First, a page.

With no natural predators in its own habitat, the Siberian Tiger, like many animals on the endangered list has largely been put there by man. As either a direct or indirect consequence of mans actions, this magnificent animal was thought by many to have been driven to the brink of extinction in the mid 1980s and although numbers have increased since this dark point, the Siberian Tiger remains firmly on the endangered list.
Current estimates may vary depending on which reports you read but it is generally accepted that there are between 350 and 450 Siberian Tigers living in the wild. Although these figures have increased slightly, they remain worryingly small and there is still a real threat that the animal could one day become extinct.
In addition, around 90% of the population can be found in the Sikhote Alin mountain region of Siberia and with little or no movement beyond this area, the Tigers are effectively a sitting target for a number of poachers.
Sadly, Tiger bone has been used in Chinese medicine for centuries and although this practice was effectively outlawed in 1993, a huge black market still exists in the trade for Siberian Tiger parts.
In the mid 1980s when the Soviet Union was heading for its ultimate collapse, corrupt forestry officials were believed to have accepted bribes in return for turning a blind eye to widespread tiger poaching. This was the stage where the animal came closest to being completely wiped out and although they have since recovered, poaching remains a major concern.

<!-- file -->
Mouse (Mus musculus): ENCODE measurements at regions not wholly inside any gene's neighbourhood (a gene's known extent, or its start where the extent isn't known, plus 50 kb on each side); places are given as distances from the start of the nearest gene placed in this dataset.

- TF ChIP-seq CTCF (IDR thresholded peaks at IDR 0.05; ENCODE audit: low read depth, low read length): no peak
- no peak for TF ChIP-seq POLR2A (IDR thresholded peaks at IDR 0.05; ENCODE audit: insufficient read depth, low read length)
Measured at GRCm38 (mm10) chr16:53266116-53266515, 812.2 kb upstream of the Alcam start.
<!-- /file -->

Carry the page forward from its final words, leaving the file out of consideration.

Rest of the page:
While body parts represent a huge area of black market trade, the tiger fur is another big draw for unscrupulous poachers.
With a single tiger fetching around $50k on the black market, the threat from poaching just wont go away.
Widespread logging and deforestation are also contributing to the fall in the tiger population and this has grown to become a huge problem in Siberia. The tiger needs vast forest landscapes in order to survive and this is why it has historically thrived across the Siberian region and beyond.
Today however, legal and illegal logging has a two-pronged impact on the tiger because it is not only losing its natural environment, the increase in logging roads through its restricted habitat is now giving easy access to poachers, intent on reducing its population even further.
A bleak outlook
At one point, the Siberian Tiger population extended far beyond the mountain region where it now resides and it could be found across North Eastern China, the Korean Peninsula and right into Mongolia. Today, it is a far different story and this tiny crop of tigers are listed by the World Wildlife Fund as being critically endangered.
So when you ask why are Siberian Tigers endangered you now know the answer and one day they may well disappear for good. Captive breeding programmes continue and although they are successful, Siberian Tigers in the wild remain under constant threat in many areas.